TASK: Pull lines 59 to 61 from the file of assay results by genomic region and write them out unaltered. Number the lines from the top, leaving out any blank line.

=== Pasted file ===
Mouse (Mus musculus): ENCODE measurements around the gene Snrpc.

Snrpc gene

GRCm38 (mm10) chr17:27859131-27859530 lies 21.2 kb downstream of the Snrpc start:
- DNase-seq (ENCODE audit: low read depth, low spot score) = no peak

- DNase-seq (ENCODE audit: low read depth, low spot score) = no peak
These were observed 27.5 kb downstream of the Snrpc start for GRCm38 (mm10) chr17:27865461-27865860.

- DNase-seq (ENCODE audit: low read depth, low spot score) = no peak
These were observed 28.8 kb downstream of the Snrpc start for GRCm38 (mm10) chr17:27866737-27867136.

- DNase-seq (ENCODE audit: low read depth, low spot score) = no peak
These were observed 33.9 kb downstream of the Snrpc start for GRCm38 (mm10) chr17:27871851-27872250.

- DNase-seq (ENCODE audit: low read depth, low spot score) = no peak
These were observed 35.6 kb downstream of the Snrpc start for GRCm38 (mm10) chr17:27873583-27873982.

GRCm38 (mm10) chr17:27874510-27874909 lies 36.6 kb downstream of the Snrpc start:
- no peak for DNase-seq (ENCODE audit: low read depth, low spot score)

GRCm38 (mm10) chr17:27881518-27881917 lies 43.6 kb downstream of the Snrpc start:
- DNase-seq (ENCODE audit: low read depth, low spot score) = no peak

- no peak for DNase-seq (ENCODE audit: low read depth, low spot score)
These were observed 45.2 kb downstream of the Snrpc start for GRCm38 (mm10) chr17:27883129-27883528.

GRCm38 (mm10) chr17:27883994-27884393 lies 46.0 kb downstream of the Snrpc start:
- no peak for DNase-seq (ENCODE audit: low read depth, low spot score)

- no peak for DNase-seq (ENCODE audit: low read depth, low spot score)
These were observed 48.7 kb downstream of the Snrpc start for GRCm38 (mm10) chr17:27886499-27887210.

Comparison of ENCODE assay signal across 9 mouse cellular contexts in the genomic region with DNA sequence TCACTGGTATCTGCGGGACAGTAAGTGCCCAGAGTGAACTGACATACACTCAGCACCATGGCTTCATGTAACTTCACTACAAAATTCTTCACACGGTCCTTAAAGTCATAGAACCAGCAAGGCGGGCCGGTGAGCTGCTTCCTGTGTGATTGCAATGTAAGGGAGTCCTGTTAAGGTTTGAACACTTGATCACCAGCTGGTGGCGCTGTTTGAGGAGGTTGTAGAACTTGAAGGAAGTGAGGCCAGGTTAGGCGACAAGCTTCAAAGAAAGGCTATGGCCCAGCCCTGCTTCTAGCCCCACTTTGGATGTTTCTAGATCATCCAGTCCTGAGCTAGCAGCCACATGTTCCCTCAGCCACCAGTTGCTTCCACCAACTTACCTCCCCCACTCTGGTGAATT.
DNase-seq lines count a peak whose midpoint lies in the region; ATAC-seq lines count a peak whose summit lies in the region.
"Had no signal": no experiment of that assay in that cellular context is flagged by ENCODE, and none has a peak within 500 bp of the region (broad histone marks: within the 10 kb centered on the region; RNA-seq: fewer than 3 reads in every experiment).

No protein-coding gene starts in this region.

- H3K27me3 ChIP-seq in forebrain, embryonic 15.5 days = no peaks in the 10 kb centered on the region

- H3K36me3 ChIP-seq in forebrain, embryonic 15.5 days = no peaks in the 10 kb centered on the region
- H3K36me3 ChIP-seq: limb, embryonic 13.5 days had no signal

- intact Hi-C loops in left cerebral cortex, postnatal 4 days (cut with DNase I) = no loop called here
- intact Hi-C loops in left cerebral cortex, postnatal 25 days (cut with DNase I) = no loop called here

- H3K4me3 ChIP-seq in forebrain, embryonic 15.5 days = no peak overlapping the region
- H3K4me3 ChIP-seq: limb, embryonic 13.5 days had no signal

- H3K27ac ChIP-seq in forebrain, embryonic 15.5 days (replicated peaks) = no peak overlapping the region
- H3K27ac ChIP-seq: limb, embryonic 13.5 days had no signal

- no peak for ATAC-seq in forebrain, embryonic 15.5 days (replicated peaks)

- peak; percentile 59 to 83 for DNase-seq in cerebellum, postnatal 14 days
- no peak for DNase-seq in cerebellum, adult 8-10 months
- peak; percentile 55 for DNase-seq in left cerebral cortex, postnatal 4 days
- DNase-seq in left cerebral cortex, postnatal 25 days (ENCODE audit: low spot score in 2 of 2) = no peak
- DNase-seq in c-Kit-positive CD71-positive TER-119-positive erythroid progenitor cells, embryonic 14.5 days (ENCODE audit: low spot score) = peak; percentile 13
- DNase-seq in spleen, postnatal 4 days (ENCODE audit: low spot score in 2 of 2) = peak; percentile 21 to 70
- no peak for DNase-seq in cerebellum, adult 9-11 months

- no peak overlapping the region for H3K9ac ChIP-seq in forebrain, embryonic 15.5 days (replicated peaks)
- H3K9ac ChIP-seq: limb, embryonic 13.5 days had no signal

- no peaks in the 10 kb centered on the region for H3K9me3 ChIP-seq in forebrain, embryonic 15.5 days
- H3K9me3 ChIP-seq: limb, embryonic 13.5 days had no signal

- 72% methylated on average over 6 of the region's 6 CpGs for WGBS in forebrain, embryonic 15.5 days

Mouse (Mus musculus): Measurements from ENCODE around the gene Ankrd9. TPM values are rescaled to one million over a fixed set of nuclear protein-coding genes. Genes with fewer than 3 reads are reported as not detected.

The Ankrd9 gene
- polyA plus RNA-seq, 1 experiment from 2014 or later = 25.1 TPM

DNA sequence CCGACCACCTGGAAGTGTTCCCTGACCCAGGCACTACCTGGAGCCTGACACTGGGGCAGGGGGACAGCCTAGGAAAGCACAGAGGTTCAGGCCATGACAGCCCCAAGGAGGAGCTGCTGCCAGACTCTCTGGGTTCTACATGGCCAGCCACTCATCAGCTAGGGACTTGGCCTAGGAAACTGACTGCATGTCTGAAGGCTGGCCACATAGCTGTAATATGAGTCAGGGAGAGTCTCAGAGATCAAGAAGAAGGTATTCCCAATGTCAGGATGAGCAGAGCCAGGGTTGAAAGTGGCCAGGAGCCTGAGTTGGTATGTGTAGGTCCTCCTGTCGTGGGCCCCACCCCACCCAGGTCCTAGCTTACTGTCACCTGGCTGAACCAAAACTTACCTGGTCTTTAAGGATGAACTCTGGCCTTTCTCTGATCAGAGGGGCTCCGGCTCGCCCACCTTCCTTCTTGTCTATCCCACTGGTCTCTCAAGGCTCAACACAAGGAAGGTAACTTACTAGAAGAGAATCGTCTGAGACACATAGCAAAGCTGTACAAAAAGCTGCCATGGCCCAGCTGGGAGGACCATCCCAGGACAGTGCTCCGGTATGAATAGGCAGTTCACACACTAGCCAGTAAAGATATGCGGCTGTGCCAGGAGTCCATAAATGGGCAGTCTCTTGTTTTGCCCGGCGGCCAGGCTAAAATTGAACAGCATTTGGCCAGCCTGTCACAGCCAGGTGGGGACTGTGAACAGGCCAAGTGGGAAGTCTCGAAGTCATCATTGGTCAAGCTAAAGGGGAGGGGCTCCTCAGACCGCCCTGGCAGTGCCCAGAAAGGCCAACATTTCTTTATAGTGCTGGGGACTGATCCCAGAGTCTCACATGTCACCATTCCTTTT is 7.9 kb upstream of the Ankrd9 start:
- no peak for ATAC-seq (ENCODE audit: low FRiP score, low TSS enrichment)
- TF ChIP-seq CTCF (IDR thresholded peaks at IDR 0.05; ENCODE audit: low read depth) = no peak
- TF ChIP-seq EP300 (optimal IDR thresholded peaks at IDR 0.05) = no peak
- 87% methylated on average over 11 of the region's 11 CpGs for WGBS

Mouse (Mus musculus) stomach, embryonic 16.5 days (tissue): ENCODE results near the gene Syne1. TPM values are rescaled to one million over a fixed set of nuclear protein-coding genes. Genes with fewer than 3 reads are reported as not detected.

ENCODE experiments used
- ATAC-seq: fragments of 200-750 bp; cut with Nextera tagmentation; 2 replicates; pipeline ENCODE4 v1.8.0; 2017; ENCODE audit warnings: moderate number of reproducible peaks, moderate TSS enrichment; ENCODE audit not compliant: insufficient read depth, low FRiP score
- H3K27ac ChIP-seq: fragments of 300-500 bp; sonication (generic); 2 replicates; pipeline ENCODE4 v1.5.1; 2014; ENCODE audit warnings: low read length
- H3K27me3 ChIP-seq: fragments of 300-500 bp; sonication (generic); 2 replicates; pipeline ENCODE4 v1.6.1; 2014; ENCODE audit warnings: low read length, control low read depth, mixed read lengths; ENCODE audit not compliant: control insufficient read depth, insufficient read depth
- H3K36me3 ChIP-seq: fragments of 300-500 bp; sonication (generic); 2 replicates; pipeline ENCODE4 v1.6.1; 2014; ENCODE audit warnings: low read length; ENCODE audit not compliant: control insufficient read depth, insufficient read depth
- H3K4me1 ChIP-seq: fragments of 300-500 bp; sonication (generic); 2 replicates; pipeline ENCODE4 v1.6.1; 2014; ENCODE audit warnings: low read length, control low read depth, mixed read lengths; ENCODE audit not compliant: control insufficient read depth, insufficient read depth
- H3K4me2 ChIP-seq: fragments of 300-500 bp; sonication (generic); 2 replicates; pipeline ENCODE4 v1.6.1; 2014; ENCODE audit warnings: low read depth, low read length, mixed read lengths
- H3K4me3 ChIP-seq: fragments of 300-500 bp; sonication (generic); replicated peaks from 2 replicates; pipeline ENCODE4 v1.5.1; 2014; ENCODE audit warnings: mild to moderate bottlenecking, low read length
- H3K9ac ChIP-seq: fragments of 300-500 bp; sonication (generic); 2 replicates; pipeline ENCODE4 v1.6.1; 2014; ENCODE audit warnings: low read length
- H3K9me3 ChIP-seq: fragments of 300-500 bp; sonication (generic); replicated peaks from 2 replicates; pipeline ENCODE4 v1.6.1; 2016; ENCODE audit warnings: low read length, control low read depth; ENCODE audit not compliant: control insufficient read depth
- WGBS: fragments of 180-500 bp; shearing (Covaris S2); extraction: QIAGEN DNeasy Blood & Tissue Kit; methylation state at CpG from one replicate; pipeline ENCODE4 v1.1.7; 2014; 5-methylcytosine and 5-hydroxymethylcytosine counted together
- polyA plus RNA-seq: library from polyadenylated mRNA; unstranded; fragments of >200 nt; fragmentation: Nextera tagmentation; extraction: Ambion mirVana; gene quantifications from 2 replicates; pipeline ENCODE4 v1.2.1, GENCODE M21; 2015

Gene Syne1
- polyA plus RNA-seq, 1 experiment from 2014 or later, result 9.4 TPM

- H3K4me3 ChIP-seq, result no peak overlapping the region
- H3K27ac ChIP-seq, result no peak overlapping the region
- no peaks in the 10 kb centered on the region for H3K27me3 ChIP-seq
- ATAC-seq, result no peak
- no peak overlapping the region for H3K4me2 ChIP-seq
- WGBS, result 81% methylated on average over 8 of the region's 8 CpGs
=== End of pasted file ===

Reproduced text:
- ATAC-seq: fragments of 200-750 bp; cut with Nextera tagmentation; 2 replicates; pipeline ENCODE4 v1.8.0; 2017; ENCODE audit warnings: moderate number of reproducible peaks, moderate TSS enrichment; ENCODE audit not compliant: insufficient read depth, low FRiP score
- H3K27ac ChIP-seq: fragments of 300-500 bp; sonication (generic); 2 replicates; pipeline ENCODE4 v1.5.1; 2014; ENCODE audit warnings: low read length
- H3K27me3 ChIP-seq: fragments of 300-500 bp; sonication (generic); 2 replicates; pipeline ENCODE4 v1.6.1; 2014; ENCODE audit warnings: low read length, control low read depth, mixed read lengths; ENCODE audit not compliant: control insufficient read depth, insufficient read depth